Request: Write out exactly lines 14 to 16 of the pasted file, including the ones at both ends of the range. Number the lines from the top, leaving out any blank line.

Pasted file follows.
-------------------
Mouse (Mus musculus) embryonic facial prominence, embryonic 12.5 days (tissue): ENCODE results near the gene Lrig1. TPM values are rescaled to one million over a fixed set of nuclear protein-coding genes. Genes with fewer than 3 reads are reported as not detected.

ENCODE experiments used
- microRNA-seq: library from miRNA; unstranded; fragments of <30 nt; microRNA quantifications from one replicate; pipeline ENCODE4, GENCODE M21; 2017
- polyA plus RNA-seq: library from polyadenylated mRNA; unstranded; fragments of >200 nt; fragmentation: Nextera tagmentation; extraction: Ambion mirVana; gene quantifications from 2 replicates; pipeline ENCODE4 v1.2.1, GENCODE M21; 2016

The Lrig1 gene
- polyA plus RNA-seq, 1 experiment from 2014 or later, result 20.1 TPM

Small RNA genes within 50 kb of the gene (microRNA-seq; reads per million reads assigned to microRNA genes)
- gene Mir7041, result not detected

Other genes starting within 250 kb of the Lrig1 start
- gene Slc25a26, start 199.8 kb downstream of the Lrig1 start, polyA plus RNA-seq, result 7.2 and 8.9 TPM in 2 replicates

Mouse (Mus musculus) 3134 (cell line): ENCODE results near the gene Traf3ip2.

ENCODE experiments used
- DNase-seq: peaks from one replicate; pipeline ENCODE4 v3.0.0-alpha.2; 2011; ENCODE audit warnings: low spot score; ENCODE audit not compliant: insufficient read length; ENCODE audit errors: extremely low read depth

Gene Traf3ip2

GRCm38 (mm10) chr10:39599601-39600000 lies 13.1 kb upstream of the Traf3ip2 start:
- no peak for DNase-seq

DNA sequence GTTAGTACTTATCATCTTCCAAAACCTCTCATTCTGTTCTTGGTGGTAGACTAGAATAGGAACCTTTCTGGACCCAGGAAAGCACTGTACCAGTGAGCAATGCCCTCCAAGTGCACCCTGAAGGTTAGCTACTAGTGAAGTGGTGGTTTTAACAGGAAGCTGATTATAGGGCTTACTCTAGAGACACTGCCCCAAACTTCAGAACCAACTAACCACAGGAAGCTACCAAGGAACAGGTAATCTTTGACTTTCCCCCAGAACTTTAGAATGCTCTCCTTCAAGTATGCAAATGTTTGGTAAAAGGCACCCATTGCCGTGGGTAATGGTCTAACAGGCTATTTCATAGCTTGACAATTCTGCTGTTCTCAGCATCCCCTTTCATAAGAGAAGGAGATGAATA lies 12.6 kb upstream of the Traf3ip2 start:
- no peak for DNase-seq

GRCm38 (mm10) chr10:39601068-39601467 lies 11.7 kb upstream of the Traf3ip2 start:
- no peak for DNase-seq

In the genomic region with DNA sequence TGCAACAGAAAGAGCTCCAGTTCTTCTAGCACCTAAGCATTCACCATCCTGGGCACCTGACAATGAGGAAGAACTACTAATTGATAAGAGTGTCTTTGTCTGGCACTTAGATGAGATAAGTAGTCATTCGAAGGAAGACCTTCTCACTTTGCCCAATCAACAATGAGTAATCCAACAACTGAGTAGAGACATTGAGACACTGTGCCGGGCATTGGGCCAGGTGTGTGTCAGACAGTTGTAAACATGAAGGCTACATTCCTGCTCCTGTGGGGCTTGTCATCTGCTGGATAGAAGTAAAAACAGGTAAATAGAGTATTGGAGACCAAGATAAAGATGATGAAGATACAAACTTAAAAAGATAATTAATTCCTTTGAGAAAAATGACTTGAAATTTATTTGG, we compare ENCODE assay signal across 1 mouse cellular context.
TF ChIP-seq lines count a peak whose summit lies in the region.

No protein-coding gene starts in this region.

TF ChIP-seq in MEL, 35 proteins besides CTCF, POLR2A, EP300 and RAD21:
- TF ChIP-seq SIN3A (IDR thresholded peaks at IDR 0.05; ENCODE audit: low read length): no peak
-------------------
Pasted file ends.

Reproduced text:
Gene Traf3ip2

GRCm38 (mm10) chr10:39599601-39600000 lies 13.1 kb upstream of the Traf3ip2 start:
- no peak for DNase-seq